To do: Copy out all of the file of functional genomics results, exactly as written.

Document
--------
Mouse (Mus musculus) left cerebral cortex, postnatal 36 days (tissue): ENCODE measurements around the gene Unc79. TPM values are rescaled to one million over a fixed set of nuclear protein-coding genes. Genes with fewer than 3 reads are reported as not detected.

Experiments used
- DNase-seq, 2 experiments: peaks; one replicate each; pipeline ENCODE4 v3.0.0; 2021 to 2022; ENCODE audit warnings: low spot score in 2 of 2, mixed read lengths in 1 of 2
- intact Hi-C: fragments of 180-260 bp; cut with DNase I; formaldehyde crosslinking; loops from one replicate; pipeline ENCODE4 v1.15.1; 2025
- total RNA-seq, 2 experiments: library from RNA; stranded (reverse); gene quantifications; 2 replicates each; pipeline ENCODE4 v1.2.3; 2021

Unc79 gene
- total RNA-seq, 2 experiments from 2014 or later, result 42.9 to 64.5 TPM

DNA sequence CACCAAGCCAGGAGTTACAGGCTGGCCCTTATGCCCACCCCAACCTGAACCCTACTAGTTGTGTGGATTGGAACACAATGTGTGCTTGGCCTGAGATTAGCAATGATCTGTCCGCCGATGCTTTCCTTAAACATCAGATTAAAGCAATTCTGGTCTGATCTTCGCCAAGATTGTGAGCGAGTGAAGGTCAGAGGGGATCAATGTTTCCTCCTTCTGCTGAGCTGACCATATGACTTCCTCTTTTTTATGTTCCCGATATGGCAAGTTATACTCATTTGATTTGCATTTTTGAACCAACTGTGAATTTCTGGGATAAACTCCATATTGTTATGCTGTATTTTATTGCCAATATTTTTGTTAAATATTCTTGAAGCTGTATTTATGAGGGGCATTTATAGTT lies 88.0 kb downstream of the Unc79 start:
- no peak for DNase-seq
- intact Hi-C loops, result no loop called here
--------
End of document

Mouse (Mus musculus) left cerebral cortex, postnatal 36 days (tissue): ENCODE measurements around the gene Unc79. TPM values are rescaled to one million over a fixed set of nuclear protein-coding genes. Genes with fewer than 3 reads are reported as not detected.

Experiments used
- DNase-seq, 2 experiments: peaks; one replicate each; pipeline ENCODE4 v3.0.0; 2021 to 2022; ENCODE audit warnings: low spot score in 2 of 2, mixed read lengths in 1 of 2
- intact Hi-C: fragments of 180-260 bp; cut with DNase I; formaldehyde crosslinking; loops from one replicate; pipeline ENCODE4 v1.15.1; 2025
- total RNA-seq, 2 experiments: library from RNA; stranded (reverse); gene quantifications; 2 replicates each; pipeline ENCODE4 v1.2.3; 2021

Unc79 gene
- total RNA-seq, 2 experiments from 2014 or later, result 42.9 to 64.5 TPM

DNA sequence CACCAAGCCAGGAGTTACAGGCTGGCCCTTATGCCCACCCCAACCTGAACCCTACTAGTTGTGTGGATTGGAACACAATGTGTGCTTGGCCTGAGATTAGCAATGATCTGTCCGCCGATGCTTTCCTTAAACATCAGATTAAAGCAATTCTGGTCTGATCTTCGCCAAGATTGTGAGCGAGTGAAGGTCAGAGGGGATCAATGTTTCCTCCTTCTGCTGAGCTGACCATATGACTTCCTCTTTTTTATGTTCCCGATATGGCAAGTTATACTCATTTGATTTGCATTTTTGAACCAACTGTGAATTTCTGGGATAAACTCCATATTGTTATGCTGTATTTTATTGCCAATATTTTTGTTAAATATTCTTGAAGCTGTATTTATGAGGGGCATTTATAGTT lies 88.0 kb downstream of the Unc79 start:
- no peak for DNase-seq
- intact Hi-C loops, result no loop called here